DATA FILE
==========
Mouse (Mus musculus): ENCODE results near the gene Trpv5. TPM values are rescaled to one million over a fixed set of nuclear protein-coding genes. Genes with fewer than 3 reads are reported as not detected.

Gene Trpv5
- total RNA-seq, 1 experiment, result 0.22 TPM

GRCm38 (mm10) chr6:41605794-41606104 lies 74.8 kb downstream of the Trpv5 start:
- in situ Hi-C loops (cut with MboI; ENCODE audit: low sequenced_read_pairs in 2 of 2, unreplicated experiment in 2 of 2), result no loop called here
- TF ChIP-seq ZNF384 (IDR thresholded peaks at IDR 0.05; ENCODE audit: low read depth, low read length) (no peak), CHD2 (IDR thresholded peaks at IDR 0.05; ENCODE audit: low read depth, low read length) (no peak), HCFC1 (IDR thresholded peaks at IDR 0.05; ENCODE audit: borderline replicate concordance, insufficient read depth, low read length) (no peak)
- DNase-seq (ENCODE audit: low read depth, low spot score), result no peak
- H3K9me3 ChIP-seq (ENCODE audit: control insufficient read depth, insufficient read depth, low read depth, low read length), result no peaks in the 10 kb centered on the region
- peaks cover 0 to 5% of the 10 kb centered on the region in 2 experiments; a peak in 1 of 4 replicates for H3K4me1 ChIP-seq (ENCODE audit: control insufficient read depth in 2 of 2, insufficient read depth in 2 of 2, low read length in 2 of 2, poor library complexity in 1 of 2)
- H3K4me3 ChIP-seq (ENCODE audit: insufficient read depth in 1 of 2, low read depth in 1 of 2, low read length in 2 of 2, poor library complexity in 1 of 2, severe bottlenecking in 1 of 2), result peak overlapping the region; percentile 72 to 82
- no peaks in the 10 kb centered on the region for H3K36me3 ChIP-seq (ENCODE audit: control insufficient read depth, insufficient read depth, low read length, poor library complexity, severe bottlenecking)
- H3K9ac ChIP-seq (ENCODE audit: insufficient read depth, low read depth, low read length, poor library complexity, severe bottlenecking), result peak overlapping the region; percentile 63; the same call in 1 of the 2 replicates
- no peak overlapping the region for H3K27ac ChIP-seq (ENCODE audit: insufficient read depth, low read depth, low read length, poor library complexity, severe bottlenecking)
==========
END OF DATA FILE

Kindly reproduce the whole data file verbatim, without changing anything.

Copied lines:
Mouse (Mus musculus): ENCODE results near the gene Trpv5. TPM values are rescaled to one million over a fixed set of nuclear protein-coding genes. Genes with fewer than 3 reads are reported as not detected.

Gene Trpv5
- total RNA-seq, 1 experiment, result 0.22 TPM

GRCm38 (mm10) chr6:41605794-41606104 lies 74.8 kb downstream of the Trpv5 start:
- in situ Hi-C loops (cut with MboI; ENCODE audit: low sequenced_read_pairs in 2 of 2, unreplicated experiment in 2 of 2), result no loop called here
- TF ChIP-seq ZNF384 (IDR thresholded peaks at IDR 0.05; ENCODE audit: low read depth, low read length) (no peak), CHD2 (IDR thresholded peaks at IDR 0.05; ENCODE audit: low read depth, low read length) (no peak), HCFC1 (IDR thresholded peaks at IDR 0.05; ENCODE audit: borderline replicate concordance, insufficient read depth, low read length) (no peak)
- DNase-seq (ENCODE audit: low read depth, low spot score), result no peak
- H3K9me3 ChIP-seq (ENCODE audit: control insufficient read depth, insufficient read depth, low read depth, low read length), result no peaks in the 10 kb centered on the region
- peaks cover 0 to 5% of the 10 kb centered on the region in 2 experiments; a peak in 1 of 4 replicates for H3K4me1 ChIP-seq (ENCODE audit: control insufficient read depth in 2 of 2, insufficient read depth in 2 of 2, low read length in 2 of 2, poor library complexity in 1 of 2)
- H3K4me3 ChIP-seq (ENCODE audit: insufficient read depth in 1 of 2, low read depth in 1 of 2, low read length in 2 of 2, poor library complexity in 1 of 2, severe bottlenecking in 1 of 2), result peak overlapping the region; percentile 72 to 82
- no peaks in the 10 kb centered on the region for H3K36me3 ChIP-seq (ENCODE audit: control insufficient read depth, insufficient read depth, low read length, poor library complexity, severe bottlenecking)
- H3K9ac ChIP-seq (ENCODE audit: insufficient read depth, low read depth, low read length, poor library complexity, severe bottlenecking), result peak overlapping the region; percentile 63; the same call in 1 of the 2 replicates
- no peak overlapping the region for H3K27ac ChIP-seq (ENCODE audit: insufficient read depth, low read depth, low read length, poor library complexity, severe bottlenecking)